Using Event Windows
In applications that process real-time events, a common requirement is to perform some set-based computation (aggregation) or other operations over subsets of events that fall within some period of time. In StreamInsight, these subsets of events are defined through windows. This topic describes windows and how they are defined, identifies the types of windows that are supported in StreamInsight, and explains how you can use windows with various operators.
In This Section
Types of windows
A window contains event data along a timeline and enables you to perform various operations against the events within that window. For example, you may want to sum the values of payload fields in a given window as shown in the following illustration.
The previous illustration shows how a hopping window is applied to an event stream, and how an aggregate is applied to the window stream. The shape of the events that carry the aggregation results depends on the window output policy – here they are represented by point events at the window end.
The windowing operation turns the event stream into a window stream (IQWindowedStreamable<T>), which can then serve as the basis for a set-based operation. Each window along the timeline represents a set of events. The type of window that you use determines how events are collocated: windows can be time-based or count-based. Each window type is represented by a windowing operator.
The set-based operation turns a stream of windows back into a stream of events (IQStreamable<T>). Such set-based operations are divided into the following two groups:
Aggregations that yield a scalar result for a set of input events.
Operations that yield zero or more output events for a set of input events.
Examples of the first group are sum, avg, count, and user-defined aggregates. One or more such aggregations can be applied to a windowed stream, such that one result event corresponds to each input window, with the scalar aggregation results as fields in the resulting event payload. For example, you may want to total the values of one or more payload fields in a window and, based on those values, perform additional processing or create another event stream that contains that aggregated data.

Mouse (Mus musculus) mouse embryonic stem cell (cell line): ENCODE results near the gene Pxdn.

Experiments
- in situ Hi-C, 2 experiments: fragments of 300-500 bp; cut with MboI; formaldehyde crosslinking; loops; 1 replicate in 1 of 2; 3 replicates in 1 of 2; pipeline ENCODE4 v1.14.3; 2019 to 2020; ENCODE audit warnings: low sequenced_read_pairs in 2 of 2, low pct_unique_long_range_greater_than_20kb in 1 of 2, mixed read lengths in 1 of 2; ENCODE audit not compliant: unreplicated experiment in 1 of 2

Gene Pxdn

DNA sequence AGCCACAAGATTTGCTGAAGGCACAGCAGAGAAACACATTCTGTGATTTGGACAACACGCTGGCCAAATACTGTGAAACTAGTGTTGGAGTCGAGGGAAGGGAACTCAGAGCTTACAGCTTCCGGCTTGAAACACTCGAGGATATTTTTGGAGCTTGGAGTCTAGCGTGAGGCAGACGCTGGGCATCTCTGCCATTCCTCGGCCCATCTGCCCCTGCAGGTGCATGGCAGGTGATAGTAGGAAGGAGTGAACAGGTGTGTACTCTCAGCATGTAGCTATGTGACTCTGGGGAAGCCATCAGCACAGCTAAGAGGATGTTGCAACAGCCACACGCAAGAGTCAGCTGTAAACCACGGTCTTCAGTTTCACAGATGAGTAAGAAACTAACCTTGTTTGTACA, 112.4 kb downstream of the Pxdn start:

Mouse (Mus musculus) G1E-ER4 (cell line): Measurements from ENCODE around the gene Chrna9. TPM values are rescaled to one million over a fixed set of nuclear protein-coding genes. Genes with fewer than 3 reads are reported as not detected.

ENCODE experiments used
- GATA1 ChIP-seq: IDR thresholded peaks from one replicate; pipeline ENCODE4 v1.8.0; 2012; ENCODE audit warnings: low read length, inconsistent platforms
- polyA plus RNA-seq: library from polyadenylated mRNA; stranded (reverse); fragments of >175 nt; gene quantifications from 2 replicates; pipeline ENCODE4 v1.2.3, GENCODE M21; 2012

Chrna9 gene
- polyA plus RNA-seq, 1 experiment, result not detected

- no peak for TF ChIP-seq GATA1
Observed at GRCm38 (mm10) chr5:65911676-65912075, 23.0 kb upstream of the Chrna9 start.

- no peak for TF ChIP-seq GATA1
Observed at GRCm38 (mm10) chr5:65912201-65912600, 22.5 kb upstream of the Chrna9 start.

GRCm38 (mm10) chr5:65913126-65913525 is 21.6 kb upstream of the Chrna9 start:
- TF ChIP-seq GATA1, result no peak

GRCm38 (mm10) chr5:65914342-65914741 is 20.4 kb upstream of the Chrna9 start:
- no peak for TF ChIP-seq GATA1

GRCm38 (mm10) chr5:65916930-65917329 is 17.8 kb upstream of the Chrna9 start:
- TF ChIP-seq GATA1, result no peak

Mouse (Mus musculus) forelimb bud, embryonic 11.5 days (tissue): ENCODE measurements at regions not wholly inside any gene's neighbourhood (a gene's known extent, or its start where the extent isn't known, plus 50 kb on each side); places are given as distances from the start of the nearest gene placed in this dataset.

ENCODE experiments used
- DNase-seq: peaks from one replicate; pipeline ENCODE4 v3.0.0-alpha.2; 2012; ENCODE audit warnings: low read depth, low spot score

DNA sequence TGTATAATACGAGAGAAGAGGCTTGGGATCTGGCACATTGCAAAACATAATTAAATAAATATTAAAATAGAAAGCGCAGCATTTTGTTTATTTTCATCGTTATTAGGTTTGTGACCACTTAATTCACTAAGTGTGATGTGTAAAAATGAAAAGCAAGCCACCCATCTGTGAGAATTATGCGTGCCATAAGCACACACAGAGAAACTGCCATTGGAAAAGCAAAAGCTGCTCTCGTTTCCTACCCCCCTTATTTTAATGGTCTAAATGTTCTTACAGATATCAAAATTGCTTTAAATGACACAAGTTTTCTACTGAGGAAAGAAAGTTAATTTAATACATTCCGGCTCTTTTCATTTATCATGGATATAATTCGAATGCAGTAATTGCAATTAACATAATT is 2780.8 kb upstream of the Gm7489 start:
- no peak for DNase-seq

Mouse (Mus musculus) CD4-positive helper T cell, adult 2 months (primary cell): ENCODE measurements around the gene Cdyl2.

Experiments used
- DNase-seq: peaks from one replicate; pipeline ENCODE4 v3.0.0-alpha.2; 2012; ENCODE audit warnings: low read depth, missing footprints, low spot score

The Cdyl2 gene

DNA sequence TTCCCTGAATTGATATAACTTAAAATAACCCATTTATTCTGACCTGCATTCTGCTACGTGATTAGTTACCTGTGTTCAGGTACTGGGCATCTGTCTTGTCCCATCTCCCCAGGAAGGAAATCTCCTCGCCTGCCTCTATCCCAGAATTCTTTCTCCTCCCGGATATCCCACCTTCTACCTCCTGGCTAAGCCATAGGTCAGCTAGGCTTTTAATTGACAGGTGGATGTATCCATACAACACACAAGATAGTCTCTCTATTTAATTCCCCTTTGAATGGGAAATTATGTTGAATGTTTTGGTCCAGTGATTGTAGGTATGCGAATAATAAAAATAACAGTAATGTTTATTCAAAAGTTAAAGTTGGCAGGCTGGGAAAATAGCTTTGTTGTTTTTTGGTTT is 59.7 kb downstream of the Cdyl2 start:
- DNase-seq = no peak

Examples of the second group are TopK and user-defined operators. They are defined over a windowed stream and yield zero or more multiple events per window as a result of their computation. For example, you may want to use the TopK operator to take the top five events from each snapshot window defined for a specific input stream and generate a new event stream for additional processing.
When events from a windowed stream are passed to a set-based operator, as well as when they are output from a set-based operator back into the stream, their timestamps may be transformed. These transformations are called input policy and output policy respectively. These policies affect how the events appear in windows and how the result of the set-based operation is streamed out.
StreamInsight supports the following window types:
As shown in the following illustration, a window specification is made up of three parts:
The window definition (timespans for a hopping window, a count for count-based window, no parameter for a snapshot window)
A temporal transformation of the input (input policy)
A temporal transformation of the output (output policy)
The illustration conceptually describes the transformations of a stream as it goes through a set-based operation on top of a window.
At point A, a stream of events is input to the window operator.
At point B, the window operator produces a stream of windows. Each window contains a set of events. The lifetimes of these events may have been altered according to the Input policy. The stream of events is input to a set-based operator such as an aggregation, or a user-defined operator.
At point C, the set-based operator processes each window and produces a stream of events as output.